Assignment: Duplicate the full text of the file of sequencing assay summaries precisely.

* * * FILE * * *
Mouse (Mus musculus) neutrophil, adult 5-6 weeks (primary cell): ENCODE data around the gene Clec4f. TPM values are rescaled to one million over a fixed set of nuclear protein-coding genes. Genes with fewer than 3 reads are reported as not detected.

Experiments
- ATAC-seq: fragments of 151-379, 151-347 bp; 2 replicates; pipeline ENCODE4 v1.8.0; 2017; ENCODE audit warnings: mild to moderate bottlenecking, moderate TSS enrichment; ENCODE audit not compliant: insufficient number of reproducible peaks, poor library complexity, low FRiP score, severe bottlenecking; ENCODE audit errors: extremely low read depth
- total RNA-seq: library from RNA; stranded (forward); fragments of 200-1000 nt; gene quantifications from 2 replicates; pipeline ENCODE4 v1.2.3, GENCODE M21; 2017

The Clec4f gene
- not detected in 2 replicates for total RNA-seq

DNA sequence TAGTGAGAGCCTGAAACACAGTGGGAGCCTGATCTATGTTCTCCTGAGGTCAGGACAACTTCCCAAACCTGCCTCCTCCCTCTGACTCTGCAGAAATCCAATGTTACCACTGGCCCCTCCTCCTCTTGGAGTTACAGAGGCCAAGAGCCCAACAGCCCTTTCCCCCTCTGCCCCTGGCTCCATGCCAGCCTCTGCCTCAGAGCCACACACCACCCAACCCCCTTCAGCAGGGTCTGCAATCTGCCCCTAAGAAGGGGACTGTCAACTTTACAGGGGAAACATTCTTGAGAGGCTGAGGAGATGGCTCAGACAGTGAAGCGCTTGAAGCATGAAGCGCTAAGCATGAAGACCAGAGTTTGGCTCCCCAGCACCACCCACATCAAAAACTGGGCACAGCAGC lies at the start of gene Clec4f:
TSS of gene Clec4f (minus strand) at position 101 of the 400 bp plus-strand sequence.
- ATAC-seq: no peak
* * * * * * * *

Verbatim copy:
Mouse (Mus musculus) neutrophil, adult 5-6 weeks (primary cell): ENCODE data around the gene Clec4f. TPM values are rescaled to one million over a fixed set of nuclear protein-coding genes. Genes with fewer than 3 reads are reported as not detected.

Experiments
- ATAC-seq: fragments of 151-379, 151-347 bp; 2 replicates; pipeline ENCODE4 v1.8.0; 2017; ENCODE audit warnings: mild to moderate bottlenecking, moderate TSS enrichment; ENCODE audit not compliant: insufficient number of reproducible peaks, poor library complexity, low FRiP score, severe bottlenecking; ENCODE audit errors: extremely low read depth
- total RNA-seq: library from RNA; stranded (forward); fragments of 200-1000 nt; gene quantifications from 2 replicates; pipeline ENCODE4 v1.2.3, GENCODE M21; 2017

The Clec4f gene
- not detected in 2 replicates for total RNA-seq

DNA sequence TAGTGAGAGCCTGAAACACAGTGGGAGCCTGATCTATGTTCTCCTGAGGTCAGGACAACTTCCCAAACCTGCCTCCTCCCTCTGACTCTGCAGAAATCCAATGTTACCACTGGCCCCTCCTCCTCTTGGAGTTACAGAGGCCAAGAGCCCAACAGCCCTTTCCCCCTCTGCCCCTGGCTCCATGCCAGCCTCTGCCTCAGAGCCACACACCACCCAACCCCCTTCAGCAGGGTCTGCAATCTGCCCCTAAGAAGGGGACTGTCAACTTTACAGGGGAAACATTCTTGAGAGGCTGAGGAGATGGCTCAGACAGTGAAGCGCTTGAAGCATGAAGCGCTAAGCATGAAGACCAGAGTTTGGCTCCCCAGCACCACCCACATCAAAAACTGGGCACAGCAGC lies at the start of gene Clec4f:
TSS of gene Clec4f (minus strand) at position 101 of the 400 bp plus-strand sequence.
- ATAC-seq: no peak